Alabama teacher pay raise likely; amount in question

With Alabama taxpayers pumping more dollars into the state’s education coffers, there is agreement among state leaders that a pay raise for educators is appropriate. But it is unclear how much of a raise legislators are likely to approve.

Sen. Arthur Orr, R-Decatur, who chairs the Alabama Senate’s education budget committee, said during a recent interview on the Alabama Public Television show Capitol Journal that he supports a raise for teachers.

“We have not kept up with the rate of inflation if 2008 is your benchmark,” Orr said today. “You get what you pay for and it’s important to attract more teachers into the field.”

Orr said it was too soon to say what percentage of pay raise he might support.

The Legislature begins its annual session on March 5. Passing the education budget for next year will be one of the main tasks.

Income taxes are the largest source of money for public schools in Alabama. Last fiscal year, the state netted $4.2 billion in income taxes, about $300 million more than the previous year, an 8 percent increase.

Sales taxes, another main source of education funds, grew by 5 percent, to $1.9 billion.

It was the strongest growth in tax dollars for education since the Great Recession. It means more money will be available to appropriate in the next budget.

Alabama teacher salaries worth less than a decade ago

Alabama teacher salaries worth less than a decade ago

“I think teachers are a sleeping giant right now,” Alabama Education Association’s Amy Marlowe said.

The Alabama Education Association says this is the year to help teachers make up ground lost in their compensation over the last decade. The AEA represents teachers and other education employees.

“We have not put out a particular percentage,” AEA public relations manager Ashley McLain said. “I will tell you that 3 or 4 percent is not enough.”

McLain said teachers’ pay has not kept pace with the cost of living over the last decade and it’s time to begin catching up.

The Legislature approved a 2.5 percent cost of living adjustment for educators last year. But before that, educators had received a COLA only twice in 10 years. In 2014, they got a 2 percent raise. In 2017, those earning less than $75,000 got a 4 percent raise; others got 2 percent.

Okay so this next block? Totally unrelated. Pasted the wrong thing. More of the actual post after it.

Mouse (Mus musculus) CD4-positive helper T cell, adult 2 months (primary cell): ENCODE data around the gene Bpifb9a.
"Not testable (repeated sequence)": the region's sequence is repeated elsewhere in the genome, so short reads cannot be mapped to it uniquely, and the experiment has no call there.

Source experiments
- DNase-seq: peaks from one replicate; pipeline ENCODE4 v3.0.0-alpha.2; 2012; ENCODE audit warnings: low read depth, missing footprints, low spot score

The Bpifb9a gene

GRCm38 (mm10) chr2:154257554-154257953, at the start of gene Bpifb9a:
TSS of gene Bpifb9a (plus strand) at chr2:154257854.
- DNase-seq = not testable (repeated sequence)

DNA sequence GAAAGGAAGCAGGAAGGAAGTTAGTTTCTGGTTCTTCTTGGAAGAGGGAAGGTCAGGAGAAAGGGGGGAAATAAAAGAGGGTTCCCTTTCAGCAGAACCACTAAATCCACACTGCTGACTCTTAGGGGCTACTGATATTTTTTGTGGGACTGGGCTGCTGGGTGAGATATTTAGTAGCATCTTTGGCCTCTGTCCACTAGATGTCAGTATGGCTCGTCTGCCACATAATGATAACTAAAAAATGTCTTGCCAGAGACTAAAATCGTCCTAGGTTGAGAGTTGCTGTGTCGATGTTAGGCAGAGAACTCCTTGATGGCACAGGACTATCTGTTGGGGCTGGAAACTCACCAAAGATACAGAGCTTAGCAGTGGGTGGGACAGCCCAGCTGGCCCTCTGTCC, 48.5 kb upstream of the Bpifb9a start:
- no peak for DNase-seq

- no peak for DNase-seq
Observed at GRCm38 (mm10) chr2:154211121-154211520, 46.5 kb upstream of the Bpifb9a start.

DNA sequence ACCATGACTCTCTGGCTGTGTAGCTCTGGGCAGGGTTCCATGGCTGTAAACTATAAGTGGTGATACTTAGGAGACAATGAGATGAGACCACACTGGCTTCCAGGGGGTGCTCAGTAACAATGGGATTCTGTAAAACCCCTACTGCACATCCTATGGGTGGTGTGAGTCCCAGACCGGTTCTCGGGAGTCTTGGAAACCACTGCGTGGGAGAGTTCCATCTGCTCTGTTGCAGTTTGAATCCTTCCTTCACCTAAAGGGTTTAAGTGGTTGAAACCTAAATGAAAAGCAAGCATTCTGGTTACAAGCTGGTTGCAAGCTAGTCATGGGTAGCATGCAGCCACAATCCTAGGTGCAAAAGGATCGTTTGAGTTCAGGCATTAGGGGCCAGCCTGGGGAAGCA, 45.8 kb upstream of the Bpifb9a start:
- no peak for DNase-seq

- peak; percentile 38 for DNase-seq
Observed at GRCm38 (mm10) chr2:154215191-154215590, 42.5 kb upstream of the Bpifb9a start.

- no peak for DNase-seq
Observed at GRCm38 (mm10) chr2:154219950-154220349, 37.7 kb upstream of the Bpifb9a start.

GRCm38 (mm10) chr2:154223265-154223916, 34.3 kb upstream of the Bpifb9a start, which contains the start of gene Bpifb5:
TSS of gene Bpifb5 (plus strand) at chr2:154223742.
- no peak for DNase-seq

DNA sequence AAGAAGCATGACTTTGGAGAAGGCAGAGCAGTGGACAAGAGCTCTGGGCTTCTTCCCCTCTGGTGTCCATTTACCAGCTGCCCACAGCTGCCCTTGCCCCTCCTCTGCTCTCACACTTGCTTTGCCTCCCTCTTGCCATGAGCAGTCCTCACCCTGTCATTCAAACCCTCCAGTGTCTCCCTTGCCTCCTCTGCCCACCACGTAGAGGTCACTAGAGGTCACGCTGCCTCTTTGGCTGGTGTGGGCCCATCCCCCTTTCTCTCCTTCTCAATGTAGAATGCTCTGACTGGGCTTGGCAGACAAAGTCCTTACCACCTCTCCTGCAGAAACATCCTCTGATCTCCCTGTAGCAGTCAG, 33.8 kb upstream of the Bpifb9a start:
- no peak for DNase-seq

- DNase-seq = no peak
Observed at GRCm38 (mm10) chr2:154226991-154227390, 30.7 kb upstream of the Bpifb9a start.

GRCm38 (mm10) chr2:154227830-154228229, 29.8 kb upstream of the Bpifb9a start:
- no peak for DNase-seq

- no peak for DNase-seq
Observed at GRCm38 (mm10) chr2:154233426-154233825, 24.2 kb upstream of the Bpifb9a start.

McLain said both of those raises were essentially erased by other out-of-pocket cost.

The 2014 raise came after an increase in what educators contribute to the retirement system. The 2017 raise was offset by an increase in health insurance premiums, McLain said.

“Last year is the first year they’ve gotten a raise that they’ve been able to see,” McLain said.

Although legislators have the final say on the state budgets, they use the governor’s proposals as a starting framework. Daniel Sparkman, press secretary for Gov. Kay Ivey, declined to say whether Ivey will propose a pay raise for teachers.

“Governor Ivey will announce her budget proposal during the State of the State address on March 5,” Sparkman said in an email.

State Superintendent Eric Mackey told Capitol Journal he supports a pay raise for teachers. He declined to give a percentage, saying that was up to the governor and legislators.

“We have great professionals in this state,” Mackey said. “They deserve more than they make.”

Mackey has said the state has a serious shortage of teachers. The superintendent told lawmakers at budget hearings last month that fewer high school students are showing an interest in education careers.

The AEA’s McLain said that’s a key indicator of the need to increase pay.

“Salary is not everything, but it plays a big part of that,” McLain said.

The average salary for Alabama teachers last year was $51,040, according to the Budget Fact Book published by the Legislative Services Agency.

Orr said the Legislature might eventually consider extra pay for teachers in math, science and other subjects with persistent shortages.

Rep. Anthony Daniels of Huntsville, leader of the Democratic minority in the Alabama House, said the caucus is looking at the growth in the Education Trust Fund and other factors as it works to come up with a specific proposal on a raise.

“We’ve got to look at the numbers and see what we can do and be realistic,” Daniels said.

The Alabama Association of School Boards, which often has different priorities for education funding than the AEA, supports a pay raise for educators.

AASB Executive Director Sally Smith issued this statement:

“AASB supports an educator pay raise as an investment in Alabama’s classrooms and schools. Teachers are drivers of student success, and adequate compensation is a critical factor in attracting and retaining quality teachers. While we do not have a position on a specific percentage range for a teacher pay raise, we strongly believe financial sustainability must be a primary factor in making that determination.“

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